Australia is at the start of what's shaping up to be a record fire season with potentially drastic economic and political repercussions. As of mid-January, brushfires in New South Wales, Victoria, South Australia, Queensland and elsewhere have resulted in insured property damage estimated at over $1.34 billion (AU$1.95 billion), burning nearly 12 million hectares (29.7 million acres) and resulting in 28 deaths. In addition to the areas already engulfed in flames, broad swaths of the country are at higher-than-usual risk of coming into the line of fire. And the damage to date could be just the tip of the iceberg, given that the country's annual fire seasons stretch from December to around April.
As Australia's climate grows hotter and drier, so too will the severity of its wildfire woes. This sobering prospect has, once again, placed the country's oil and gas exports in the crosshairs of climate concerns. But even given the havoc fires are expected to wreak on Australia's agricultural and tourism industries, the lucrative prospect of growing energy markets in Asia will nonetheless give Canberra incentive to continue to prioritize its fossil-fuel sector — even if it means promoting an industry that has been blamed for the environmental crisis it now finds itself in.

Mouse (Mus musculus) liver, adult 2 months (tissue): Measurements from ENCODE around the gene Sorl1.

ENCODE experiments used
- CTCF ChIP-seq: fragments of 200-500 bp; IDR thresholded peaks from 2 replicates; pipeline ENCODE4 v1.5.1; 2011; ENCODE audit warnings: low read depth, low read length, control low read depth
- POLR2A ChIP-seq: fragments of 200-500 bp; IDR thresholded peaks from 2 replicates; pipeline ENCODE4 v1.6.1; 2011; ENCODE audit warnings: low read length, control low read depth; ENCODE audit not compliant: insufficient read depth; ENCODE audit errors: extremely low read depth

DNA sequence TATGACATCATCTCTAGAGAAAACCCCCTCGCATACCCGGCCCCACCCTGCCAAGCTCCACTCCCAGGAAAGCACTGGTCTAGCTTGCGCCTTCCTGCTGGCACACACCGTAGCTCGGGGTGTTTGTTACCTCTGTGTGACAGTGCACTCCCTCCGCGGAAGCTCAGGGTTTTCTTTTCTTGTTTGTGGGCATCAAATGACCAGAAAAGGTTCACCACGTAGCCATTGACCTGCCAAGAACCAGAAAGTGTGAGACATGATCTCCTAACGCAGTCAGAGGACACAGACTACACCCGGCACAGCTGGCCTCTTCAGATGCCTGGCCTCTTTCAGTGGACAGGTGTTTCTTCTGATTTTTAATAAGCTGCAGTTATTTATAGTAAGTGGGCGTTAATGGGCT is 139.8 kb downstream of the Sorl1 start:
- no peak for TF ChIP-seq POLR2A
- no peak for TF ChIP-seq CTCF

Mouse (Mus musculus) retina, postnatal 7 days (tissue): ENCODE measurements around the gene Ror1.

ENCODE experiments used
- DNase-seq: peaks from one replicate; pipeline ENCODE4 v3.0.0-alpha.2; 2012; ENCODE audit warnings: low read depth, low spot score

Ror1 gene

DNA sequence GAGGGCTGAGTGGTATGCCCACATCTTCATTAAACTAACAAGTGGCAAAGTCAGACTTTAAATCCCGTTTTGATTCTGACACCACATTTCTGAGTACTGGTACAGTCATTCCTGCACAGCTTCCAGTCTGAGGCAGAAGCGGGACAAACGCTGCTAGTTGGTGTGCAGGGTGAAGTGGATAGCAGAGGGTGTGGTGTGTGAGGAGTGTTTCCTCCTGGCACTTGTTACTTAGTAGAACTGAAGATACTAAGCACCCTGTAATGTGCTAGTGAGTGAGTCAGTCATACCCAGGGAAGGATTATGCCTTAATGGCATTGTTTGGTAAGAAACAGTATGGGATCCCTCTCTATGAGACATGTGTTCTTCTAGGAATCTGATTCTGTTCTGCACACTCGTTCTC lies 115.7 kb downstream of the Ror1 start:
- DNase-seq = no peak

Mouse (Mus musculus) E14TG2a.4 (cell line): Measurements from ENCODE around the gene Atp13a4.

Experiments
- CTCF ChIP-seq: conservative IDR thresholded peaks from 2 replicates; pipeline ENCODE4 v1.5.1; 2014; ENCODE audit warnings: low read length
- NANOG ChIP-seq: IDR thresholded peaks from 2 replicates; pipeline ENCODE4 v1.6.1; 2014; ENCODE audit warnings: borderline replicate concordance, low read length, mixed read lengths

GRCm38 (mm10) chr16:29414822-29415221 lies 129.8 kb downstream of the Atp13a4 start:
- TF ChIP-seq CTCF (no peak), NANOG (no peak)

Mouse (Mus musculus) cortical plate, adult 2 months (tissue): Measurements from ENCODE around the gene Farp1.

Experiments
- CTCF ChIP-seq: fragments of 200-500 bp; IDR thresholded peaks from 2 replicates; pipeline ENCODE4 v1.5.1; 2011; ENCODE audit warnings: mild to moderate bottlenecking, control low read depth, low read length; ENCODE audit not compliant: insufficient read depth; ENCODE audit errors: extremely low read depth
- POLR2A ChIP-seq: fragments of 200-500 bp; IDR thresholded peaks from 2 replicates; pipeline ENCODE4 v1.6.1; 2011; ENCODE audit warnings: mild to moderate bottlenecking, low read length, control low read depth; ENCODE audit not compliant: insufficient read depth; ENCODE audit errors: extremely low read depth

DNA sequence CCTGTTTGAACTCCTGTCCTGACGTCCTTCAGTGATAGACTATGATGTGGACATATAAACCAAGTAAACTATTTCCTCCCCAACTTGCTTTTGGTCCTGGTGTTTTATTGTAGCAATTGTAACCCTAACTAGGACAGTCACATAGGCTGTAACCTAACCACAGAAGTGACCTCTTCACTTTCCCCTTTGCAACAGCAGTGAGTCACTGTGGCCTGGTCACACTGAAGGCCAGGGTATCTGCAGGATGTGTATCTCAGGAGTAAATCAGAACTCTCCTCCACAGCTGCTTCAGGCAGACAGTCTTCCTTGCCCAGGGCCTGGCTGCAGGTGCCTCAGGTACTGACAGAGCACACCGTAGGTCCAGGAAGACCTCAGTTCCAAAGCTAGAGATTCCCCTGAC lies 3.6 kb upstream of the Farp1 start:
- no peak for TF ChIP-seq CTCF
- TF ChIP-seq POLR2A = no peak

Money to burn?
The losses from Australia’s 2020 wildfire season already have been substantial. According to Australian bank Westpac, the total damage to date including economic loss is likely $3.45 billion, accounting for a gross domestic product (GDP) loss of up to 0.5 percent. East coast fires have hit popular tourist destinations, such as Victoria's East Gippsland and the southern coast of New South Wales, particularly hard with early estimates of damage, lost revenue and demand declines totaling in the hundreds of millions of dollars. Australia's government has promised to dedicate $1.4 billion over the next two years to deal with the destruction, causing Canberra to lay aside its pledge of a 2020 budget surplus. The government will also need to provide substantial recovery funds and may even need to roll out fiscal stimulus.